CYBILS JUNIOR HIGH NONFICTION: Champion: The Comeback Tale of the American Chestnut Tree by Sally M. Walker


American chestnut trees were once found far and wide in North America's eastern forests. They towered up to one hundred feet tall, providing food and shelter for people and animals alike. For many, life without the chestnut seemed unimaginable—until disaster struck in the early 1900s.

What began as a wound in the bark of a few trees soon turned to an unstoppable killing force. An unknown blight was wiping out the American chestnut, and scientists felt powerless to prevent it.

But the story doesn't end there. Today, the American chestnut is making a comeback. Narrative nonfiction master Sally M. Walker tells a tale of loss, restoration, and the triumph of human ingenuity in this beautifully photographed middle-grade book.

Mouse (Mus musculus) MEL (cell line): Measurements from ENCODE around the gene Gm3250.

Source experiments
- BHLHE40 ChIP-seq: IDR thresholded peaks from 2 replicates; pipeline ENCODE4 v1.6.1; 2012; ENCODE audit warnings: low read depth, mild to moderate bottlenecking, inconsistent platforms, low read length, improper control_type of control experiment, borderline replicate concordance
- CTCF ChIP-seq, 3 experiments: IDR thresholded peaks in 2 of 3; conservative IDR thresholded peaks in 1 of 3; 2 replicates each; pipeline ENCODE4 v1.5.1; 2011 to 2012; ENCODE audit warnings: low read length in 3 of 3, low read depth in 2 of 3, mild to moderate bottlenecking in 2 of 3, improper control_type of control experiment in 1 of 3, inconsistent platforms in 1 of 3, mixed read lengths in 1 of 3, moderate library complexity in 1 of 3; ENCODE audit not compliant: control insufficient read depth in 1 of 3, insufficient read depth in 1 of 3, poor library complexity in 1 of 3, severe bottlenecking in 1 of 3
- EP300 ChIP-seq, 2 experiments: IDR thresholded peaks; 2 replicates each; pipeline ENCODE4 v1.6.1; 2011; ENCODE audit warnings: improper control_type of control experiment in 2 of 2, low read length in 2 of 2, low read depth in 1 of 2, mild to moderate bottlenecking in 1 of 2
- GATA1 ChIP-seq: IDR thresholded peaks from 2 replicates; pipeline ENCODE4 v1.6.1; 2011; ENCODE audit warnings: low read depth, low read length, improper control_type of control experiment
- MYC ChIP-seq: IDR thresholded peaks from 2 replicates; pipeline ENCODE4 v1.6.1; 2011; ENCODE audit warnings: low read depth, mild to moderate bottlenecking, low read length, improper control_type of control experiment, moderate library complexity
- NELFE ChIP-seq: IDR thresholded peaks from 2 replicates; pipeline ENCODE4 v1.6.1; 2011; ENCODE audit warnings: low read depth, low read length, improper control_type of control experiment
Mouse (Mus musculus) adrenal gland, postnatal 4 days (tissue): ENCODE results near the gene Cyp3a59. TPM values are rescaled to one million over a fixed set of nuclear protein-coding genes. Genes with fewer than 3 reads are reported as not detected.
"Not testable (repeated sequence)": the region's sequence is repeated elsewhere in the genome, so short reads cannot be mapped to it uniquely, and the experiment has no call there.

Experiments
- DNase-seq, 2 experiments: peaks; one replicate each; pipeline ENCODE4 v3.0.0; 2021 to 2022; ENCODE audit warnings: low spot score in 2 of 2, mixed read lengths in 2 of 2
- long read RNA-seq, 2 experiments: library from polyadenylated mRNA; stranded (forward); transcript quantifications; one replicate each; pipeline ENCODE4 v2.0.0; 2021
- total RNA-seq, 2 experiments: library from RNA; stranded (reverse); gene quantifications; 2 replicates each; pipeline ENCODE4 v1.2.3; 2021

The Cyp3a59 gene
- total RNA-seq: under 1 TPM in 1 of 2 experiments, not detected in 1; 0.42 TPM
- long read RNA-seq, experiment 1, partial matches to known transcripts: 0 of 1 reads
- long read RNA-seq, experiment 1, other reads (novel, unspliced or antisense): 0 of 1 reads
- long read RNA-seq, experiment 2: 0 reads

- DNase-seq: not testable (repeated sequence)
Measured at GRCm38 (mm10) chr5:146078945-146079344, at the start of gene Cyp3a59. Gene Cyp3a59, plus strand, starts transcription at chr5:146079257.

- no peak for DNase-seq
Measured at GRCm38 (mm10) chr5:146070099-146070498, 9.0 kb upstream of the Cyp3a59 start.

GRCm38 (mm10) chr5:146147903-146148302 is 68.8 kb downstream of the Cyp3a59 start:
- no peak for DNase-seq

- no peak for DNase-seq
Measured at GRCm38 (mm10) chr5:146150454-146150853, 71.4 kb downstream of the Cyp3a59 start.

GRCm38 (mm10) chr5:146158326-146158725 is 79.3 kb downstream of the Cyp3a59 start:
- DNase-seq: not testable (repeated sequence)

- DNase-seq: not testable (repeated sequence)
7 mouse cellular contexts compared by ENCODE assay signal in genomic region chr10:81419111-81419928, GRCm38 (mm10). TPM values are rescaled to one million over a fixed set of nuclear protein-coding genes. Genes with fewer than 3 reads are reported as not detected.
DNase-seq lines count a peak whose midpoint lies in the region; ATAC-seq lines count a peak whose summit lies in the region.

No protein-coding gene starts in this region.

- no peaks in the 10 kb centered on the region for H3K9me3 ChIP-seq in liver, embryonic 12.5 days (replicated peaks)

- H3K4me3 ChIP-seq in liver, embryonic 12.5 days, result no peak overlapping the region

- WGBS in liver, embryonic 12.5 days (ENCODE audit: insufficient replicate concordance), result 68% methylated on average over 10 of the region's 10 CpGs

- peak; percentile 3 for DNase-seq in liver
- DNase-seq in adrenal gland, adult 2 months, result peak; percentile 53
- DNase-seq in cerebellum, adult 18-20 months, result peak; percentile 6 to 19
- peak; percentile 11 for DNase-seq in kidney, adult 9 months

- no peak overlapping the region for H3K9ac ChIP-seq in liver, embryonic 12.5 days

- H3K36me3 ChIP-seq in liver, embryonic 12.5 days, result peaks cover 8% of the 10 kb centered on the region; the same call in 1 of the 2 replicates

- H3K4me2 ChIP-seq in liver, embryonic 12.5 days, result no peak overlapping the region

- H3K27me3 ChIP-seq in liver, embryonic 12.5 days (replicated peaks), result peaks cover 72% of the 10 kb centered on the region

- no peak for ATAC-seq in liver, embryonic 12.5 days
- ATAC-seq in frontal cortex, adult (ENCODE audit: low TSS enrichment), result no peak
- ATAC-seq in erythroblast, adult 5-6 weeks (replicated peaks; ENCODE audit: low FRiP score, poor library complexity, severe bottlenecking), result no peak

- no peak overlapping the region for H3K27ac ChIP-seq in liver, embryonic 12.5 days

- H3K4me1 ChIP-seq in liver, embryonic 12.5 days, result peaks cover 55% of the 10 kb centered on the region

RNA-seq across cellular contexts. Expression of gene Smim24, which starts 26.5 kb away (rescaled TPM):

I had no idea that trees could be so fascinating.  But Sally Walker's account of the near extinction of the American chestnut tree and the numerous efforts being made to save it was informative and intriguing.  She starts by giving an introduction to the tree itself and what made the tree valuable to so many people and creatures.  Then she discusses the blight that attacked the trees and started killing them off rapidly.  The rest of the book is spent explaining the various methods different scientists have and are using to re-establish the tree in it's former habitats.  Walker does a nice job of explaining some complicated science concepts in a reader-friendly way.  And she makes it clear the tremendous amount of work that has been put into saving this species of tree.  The appendices at the end cover various related material such as a study of rodent nut preferences and an elementary classroom's participation in growing American chestnut trees.  A great book that shows the good that science can do when it's used properly.


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